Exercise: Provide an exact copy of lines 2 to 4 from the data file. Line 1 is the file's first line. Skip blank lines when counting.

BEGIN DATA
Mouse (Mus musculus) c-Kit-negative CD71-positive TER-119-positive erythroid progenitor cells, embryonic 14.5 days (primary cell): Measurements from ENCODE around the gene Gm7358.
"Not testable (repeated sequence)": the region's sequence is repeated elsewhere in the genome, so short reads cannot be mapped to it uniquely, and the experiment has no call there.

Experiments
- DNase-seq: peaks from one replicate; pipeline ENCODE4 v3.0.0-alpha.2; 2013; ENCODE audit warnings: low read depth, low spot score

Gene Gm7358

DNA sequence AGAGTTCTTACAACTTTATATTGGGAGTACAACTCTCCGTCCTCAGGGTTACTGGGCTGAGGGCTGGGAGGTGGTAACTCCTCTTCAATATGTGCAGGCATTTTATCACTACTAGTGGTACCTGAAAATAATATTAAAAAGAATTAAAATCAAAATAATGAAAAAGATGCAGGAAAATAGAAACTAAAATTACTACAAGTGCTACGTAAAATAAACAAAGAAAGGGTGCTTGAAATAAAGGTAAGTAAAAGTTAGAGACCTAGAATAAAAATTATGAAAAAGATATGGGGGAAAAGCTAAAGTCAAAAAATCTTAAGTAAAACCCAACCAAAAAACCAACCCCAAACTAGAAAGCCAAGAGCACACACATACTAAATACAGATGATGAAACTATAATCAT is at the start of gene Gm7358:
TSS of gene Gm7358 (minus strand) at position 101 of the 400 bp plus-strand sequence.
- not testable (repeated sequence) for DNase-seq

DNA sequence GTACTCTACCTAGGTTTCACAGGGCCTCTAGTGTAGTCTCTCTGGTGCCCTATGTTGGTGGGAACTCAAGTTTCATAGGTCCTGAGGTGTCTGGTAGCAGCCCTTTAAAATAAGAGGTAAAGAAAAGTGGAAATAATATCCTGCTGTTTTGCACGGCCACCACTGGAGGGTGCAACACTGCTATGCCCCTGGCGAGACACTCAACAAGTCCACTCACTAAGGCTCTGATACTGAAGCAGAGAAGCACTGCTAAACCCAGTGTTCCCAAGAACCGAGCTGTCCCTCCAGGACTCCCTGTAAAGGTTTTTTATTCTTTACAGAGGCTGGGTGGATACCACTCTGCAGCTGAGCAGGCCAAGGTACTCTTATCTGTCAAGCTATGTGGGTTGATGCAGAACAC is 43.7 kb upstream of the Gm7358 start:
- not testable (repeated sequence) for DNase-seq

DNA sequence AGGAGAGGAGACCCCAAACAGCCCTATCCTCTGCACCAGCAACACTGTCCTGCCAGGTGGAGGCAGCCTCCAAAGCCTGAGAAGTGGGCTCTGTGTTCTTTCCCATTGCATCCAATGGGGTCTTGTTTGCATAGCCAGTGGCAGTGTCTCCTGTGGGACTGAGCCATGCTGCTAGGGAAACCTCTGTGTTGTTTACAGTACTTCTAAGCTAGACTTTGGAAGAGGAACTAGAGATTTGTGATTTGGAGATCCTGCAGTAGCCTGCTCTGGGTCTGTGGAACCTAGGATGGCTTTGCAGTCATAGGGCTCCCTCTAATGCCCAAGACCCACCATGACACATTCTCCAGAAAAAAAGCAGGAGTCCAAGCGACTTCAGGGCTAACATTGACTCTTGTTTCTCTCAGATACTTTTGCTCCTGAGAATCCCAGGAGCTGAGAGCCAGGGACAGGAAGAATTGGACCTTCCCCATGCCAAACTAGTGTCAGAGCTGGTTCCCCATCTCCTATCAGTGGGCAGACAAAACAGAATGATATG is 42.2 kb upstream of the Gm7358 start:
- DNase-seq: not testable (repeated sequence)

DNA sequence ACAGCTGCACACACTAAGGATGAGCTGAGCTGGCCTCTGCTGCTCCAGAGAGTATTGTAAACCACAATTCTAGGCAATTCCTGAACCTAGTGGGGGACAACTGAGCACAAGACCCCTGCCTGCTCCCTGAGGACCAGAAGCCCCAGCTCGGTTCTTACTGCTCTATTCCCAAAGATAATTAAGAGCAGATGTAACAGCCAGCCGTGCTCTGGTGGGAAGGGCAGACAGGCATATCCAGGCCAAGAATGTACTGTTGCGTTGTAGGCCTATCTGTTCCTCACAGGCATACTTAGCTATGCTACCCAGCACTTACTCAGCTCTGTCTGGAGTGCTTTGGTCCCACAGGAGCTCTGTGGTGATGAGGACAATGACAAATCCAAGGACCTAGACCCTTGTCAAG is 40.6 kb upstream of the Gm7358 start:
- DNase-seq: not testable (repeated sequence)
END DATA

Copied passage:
"Not testable (repeated sequence)": the region's sequence is repeated elsewhere in the genome, so short reads cannot be mapped to it uniquely, and the experiment has no call there.

Experiments
- DNase-seq: peaks from one replicate; pipeline ENCODE4 v3.0.0-alpha.2; 2013; ENCODE audit warnings: low read depth, low spot score